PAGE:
Sometimes you hear that polite people don’t talk about three things: politics, religion, and sex. And for most of the history of comics, religion and sex weren’t really talked about. While that has changed over the last few years in particular, politics have always been a part of comics.
For starters, well before the Pearl Harbor bombings, comic book creators were advocates for the United States being involved in the war effort in Europe. You know the iconic panel of Captain America punching Hitler from the cover of Captain America #1? That was done BEFORE the United States was involved in the war, at time when 75% of Americans did not want to enter the war!
And Captain America was also prominent at another time in US history. Writer Steve Englehardt, who was a young writer during the time of Watergate, crafted an allegory around a Secret Empire where the leader, who was clearly patterned after President Nixon, killed himself when confronted by Captain America; they later created a scandal where a body double could resign. This led to the Nomad identity and storyline where Steve Rogers wasn’t sure about the America he had believed in and given so much to and for.
So, while comics have always had a political bent, the most intriguing place where politics and social justice issues are being discussed is in the most unlikely of titles: DC Comics’ The Flintstones.
This book was barely on anyone’s radar when DC, as part of an effort to keep comic book licenses for all Hanna-Barbera properties, began publishing a series of comics around those titles. While they published things like Scooby Doo, they gave writer Mark Russell and artist Steve Pugh the Flintstone title. Now, whether it was a mark of editorial genius or just desire to get a book to print, in choosing the creators they did, they somehow managed to elevate the story to be about way more than Fred, Barney and their families.
It isn’t surprising that Russell would take on politics; his short lived book Prez is all about politics, in particular when a teenaged girl named Beth Ross manages to be elected President. (It pays homage to a similar idea and story that was done in the 1970s by Joe Simon and Jerry Grandenetti.) What is surprising is that it has been so successfully woven into the Flintstones world, has been as insightful as it has been and that there appears to be no desire to reign back the political content.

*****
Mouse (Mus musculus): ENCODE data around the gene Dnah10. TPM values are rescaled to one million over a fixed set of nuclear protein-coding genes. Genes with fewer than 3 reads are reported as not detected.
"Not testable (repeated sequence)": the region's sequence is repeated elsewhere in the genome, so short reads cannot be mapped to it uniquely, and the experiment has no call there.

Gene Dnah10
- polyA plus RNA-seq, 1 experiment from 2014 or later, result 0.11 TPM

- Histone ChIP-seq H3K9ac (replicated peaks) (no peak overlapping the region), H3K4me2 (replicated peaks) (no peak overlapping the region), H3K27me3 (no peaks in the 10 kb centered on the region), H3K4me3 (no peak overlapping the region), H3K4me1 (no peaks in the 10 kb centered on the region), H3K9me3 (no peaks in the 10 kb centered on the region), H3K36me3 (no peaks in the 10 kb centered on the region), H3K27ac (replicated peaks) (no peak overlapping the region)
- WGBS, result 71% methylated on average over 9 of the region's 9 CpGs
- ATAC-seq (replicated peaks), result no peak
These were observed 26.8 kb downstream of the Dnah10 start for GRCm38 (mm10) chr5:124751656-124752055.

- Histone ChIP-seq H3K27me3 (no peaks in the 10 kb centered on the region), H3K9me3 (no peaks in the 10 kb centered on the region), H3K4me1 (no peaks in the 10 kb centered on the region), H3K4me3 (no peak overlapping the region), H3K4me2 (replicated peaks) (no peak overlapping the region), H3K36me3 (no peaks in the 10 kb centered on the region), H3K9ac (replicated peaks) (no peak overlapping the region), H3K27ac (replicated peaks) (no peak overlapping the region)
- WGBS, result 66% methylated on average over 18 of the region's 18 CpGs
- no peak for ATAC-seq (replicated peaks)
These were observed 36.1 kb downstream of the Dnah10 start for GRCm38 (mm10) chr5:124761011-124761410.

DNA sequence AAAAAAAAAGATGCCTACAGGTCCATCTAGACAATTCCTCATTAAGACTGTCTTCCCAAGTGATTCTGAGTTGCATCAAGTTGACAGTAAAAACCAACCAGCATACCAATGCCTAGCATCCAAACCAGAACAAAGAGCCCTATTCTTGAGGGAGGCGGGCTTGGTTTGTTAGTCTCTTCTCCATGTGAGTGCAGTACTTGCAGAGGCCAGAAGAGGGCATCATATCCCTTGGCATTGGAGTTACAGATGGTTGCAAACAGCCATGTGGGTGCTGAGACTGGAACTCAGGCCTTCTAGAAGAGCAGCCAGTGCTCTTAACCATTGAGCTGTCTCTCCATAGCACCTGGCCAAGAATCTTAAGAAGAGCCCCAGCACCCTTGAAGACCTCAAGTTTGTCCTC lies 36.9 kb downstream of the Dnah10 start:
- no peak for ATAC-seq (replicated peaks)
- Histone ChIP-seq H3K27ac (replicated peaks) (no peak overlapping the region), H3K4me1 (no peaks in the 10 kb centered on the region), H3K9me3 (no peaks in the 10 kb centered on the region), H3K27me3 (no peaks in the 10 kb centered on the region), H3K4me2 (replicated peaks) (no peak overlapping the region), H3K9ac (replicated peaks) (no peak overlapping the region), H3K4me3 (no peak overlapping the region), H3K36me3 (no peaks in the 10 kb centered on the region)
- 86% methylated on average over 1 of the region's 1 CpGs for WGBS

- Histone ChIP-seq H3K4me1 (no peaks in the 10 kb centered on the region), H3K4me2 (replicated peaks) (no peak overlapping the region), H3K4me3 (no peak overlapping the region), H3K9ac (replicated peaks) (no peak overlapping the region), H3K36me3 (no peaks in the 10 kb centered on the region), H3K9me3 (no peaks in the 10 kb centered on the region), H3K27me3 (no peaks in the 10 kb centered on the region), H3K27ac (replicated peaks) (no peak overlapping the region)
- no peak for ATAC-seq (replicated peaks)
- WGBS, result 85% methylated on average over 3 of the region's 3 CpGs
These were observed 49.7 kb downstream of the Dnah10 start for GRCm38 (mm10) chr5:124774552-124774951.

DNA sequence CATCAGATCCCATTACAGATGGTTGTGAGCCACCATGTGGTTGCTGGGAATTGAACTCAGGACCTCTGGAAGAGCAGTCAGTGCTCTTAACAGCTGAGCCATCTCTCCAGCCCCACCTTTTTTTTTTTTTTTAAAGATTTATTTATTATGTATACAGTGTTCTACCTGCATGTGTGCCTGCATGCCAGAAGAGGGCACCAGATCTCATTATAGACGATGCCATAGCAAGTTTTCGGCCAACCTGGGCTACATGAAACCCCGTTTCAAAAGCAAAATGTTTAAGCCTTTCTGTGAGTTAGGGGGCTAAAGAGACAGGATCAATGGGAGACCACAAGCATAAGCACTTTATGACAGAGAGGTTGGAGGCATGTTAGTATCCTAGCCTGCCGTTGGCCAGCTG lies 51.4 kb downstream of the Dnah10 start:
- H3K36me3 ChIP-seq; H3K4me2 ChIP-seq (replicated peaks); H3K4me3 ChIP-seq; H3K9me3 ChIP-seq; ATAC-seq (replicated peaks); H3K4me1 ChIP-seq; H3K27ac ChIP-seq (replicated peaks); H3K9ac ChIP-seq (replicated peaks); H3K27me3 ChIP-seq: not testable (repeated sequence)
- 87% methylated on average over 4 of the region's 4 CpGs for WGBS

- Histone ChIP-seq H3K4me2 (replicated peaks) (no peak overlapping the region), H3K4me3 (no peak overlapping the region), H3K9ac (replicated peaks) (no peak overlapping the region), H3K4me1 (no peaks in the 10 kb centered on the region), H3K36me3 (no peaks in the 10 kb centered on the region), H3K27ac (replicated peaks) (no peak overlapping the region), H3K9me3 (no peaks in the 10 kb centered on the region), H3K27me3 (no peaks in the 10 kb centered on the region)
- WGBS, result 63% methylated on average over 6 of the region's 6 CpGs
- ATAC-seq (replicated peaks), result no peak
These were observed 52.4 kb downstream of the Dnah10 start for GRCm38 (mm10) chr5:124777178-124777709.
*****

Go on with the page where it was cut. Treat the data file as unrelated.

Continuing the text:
- First, Fred and Barney attend a veteran’s group about overcoming PTSD like symptoms.
- Second, there is a running plot where Fred is supposed to entertain some Cro-Magnon like men who don’t understand why someone would work so hard to make things; Fred’s response is so that you can buy other things that people also don’t enjoy making.
- There is a bit about television news and violence and even a piece on the fallacy of trying to climb the corporate ladder.
There is no doubt that part of what works about the politics in the story is that it is based in a world that most readers will understand and is a step just far enough away from our own current context to make its point without feeling overly preachy. Yes, this isn’t a Trump-like figure on the cover being punched by Bam Bam; that directness would hinder the story.
But it is a current example of politics being dealt with in an intriguing way subversively in a great comic that was likely meant to be a minimum run to retain the rights to a property set that DC really didn’t know what to do with. That said, the first trade was just released and is definitely worth checking out.